Writers groan when they hear this, but I can understand both sides. The quality of a query can oftentimes be a good indicator of a writer's grammar, spelling, and sentence structure. It's also an example of the writer's style and their ability to summarize information--too much back story, not enough conflict or voice. All of this can be true of the manuscript as well.
But not always! When I read the entries for the GUTGAA agent pitch contest, there were a lot of queries that were either too long, too short, repetitive, or didn't present enough information (character, conflict, stakes, what makes it unique). If I was an agent with nothing but the query to go on, I would have passed on them. But then I jumped down to the first 150 words, and they were solidly written with a great voice that drew me in, and I would have definitely kept reading.
Sometimes, no matter how skilled a writer you are, writing a good query is just REALLY FRACKING HARD. And because agents judge whether or not they want to read your book nearly entirely on your query, this can really suck.
Unfortunately, you can't just say 'oh well' and cross your fingers that the agent will request based on the sample pages alone. Well, actually, yes, you can, but do you really want to? It's true that some agents have said they skip right to the pages to see if it draws them in, but even more agents never make it to the sample pages because the query didn't do its job.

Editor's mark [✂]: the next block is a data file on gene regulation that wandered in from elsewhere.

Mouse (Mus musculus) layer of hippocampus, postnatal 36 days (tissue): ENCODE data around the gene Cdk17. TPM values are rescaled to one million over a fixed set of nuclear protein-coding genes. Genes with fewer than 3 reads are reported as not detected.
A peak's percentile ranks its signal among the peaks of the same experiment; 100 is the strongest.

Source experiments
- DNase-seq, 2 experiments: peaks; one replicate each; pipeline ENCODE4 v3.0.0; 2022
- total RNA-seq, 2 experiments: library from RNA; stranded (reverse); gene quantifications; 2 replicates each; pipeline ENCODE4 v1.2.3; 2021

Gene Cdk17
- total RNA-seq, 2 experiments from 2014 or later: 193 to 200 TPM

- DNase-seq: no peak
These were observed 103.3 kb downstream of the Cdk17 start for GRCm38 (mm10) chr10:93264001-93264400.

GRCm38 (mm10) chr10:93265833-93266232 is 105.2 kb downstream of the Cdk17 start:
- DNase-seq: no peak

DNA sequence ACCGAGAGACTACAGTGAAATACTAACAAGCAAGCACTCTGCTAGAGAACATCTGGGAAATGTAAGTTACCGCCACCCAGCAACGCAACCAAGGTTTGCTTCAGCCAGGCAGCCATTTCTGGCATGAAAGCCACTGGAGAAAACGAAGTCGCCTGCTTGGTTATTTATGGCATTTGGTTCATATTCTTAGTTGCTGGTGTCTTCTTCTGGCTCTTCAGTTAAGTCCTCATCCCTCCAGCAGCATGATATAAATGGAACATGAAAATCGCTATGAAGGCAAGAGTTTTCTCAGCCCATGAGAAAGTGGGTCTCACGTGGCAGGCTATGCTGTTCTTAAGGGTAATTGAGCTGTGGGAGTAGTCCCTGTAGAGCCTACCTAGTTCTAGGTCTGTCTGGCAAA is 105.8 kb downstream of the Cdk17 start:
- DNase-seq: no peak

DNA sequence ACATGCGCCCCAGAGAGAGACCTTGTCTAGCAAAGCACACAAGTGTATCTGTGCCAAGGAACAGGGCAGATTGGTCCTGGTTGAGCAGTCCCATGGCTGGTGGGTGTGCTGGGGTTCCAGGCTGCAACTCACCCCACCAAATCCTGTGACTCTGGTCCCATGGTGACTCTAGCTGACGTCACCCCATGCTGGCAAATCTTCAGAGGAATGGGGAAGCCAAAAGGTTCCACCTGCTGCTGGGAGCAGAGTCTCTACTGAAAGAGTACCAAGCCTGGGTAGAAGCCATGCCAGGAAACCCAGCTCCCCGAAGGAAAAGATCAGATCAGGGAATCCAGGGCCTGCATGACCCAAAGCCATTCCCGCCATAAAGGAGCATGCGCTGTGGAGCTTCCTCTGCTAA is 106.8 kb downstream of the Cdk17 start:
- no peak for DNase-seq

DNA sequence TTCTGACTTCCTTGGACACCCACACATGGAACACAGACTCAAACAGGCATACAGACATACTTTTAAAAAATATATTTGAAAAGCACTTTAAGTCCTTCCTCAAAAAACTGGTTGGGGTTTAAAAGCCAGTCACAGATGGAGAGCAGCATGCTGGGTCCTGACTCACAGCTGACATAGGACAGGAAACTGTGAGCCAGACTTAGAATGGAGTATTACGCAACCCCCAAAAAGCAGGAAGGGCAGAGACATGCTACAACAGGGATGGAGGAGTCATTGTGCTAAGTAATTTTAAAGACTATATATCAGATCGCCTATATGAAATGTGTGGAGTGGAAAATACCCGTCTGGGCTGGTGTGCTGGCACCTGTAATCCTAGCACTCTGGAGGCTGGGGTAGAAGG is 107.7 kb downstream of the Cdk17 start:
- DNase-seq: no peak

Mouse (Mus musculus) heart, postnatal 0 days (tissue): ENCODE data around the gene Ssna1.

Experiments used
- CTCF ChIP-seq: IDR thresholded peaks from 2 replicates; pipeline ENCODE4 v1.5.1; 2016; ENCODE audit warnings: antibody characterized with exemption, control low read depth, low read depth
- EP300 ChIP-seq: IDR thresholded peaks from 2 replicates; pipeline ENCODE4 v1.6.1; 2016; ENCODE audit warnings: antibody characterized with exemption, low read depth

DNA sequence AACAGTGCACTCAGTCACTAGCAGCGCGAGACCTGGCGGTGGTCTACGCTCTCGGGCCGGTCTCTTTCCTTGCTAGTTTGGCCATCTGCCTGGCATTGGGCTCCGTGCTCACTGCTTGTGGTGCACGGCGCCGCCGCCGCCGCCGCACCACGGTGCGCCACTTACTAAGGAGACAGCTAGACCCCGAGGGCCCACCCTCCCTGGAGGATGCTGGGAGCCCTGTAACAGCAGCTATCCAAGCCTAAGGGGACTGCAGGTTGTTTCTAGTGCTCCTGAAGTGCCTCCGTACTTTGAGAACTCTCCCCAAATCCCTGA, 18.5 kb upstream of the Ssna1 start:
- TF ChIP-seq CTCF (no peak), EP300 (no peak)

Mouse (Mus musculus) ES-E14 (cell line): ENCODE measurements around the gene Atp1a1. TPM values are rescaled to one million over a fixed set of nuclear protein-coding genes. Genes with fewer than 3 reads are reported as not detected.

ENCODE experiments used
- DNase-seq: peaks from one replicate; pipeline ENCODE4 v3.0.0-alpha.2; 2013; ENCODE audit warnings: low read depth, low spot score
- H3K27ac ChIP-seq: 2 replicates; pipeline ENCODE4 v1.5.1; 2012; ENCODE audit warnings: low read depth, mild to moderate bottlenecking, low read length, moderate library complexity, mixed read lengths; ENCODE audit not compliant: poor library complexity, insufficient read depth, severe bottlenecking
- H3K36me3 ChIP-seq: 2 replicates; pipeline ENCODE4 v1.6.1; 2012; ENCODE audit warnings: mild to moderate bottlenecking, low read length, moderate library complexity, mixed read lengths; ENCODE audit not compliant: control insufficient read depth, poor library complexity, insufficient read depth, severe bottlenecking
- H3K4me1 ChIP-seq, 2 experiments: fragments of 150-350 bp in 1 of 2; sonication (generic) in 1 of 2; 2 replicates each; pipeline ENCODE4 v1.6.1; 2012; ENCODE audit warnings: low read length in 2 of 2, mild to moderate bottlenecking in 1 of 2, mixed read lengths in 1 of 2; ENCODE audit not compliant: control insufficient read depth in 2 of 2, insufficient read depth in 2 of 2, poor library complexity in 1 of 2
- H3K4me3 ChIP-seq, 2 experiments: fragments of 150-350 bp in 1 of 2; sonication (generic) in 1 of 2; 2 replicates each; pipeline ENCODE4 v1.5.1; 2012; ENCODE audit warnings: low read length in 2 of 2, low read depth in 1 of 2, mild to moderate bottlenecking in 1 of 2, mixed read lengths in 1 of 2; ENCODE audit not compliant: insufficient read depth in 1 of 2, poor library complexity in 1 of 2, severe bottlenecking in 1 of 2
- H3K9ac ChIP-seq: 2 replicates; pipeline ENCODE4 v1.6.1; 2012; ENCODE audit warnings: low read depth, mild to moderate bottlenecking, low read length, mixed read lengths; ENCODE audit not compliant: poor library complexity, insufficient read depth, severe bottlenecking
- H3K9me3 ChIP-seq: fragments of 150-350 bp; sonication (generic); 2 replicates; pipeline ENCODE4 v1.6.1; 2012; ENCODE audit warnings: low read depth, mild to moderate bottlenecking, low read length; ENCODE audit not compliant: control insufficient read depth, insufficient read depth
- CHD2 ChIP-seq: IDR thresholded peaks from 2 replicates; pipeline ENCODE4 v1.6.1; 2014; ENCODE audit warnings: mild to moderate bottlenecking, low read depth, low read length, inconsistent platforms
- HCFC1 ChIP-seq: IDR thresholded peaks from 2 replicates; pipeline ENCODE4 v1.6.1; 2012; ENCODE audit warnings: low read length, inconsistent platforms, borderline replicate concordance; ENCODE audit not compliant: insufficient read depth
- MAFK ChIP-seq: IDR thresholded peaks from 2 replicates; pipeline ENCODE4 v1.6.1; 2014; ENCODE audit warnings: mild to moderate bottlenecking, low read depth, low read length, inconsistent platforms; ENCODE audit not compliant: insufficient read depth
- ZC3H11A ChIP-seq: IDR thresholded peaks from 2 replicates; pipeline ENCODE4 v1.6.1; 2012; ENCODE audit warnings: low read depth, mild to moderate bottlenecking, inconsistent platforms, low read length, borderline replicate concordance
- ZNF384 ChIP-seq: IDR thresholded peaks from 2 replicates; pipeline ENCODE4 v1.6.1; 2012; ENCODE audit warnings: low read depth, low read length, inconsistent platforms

When an agent says they pass because they fear weaknesses in the query will reflect weaknesses in the manuscript, it's because they've read a LOT of queries and pages and generally know this to be true. But the thing is, sometimes--a LOT of the times--it's not, and the agent won't know that because they just don't have the time to check every single query.
So while, as a writer, I think query-writing can arguably be a form of torture, the unfortunate fact remains that it doesn't matter whether or not the quality of your query reflects the quality of your manuscript. No matter what, you have to put your best foot forward and prove that your manuscript is worth the read by proving it first in your query.
And yes, again, that's REALLY FRACKING HARD, and no, there's no single right way to do it, but I know you can! You wrote a whole book, after all. That already means you rock.
Good luck! ♥
and my utter inability to draw a guitar *wince*